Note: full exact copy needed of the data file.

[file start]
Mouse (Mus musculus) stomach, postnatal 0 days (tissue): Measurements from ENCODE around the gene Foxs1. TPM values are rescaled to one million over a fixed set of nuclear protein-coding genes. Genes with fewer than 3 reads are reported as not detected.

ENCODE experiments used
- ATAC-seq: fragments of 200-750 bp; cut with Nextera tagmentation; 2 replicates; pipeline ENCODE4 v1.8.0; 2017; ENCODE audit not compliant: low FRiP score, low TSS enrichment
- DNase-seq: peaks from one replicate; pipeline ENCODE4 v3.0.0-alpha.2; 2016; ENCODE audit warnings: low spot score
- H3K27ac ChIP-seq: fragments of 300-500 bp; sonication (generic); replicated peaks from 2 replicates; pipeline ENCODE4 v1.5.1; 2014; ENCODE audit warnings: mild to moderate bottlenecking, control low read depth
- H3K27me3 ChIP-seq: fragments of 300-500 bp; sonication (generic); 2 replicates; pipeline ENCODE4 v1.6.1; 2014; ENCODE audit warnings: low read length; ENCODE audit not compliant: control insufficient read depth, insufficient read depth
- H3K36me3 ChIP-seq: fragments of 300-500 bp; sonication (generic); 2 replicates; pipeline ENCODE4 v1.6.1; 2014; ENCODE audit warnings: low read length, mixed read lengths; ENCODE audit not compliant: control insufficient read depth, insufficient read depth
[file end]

Mouse (Mus musculus) stomach, postnatal 0 days (tissue): Measurements from ENCODE around the gene Foxs1. TPM values are rescaled to one million over a fixed set of nuclear protein-coding genes. Genes with fewer than 3 reads are reported as not detected.

ENCODE experiments used
- ATAC-seq: fragments of 200-750 bp; cut with Nextera tagmentation; 2 replicates; pipeline ENCODE4 v1.8.0; 2017; ENCODE audit not compliant: low FRiP score, low TSS enrichment
- DNase-seq: peaks from one replicate; pipeline ENCODE4 v3.0.0-alpha.2; 2016; ENCODE audit warnings: low spot score
- H3K27ac ChIP-seq: fragments of 300-500 bp; sonication (generic); replicated peaks from 2 replicates; pipeline ENCODE4 v1.5.1; 2014; ENCODE audit warnings: mild to moderate bottlenecking, control low read depth
- H3K27me3 ChIP-seq: fragments of 300-500 bp; sonication (generic); 2 replicates; pipeline ENCODE4 v1.6.1; 2014; ENCODE audit warnings: low read length; ENCODE audit not compliant: control insufficient read depth, insufficient read depth
- H3K36me3 ChIP-seq: fragments of 300-500 bp; sonication (generic); 2 replicates; pipeline ENCODE4 v1.6.1; 2014; ENCODE audit warnings: low read length, mixed read lengths; ENCODE audit not compliant: control insufficient read depth, insufficient read depth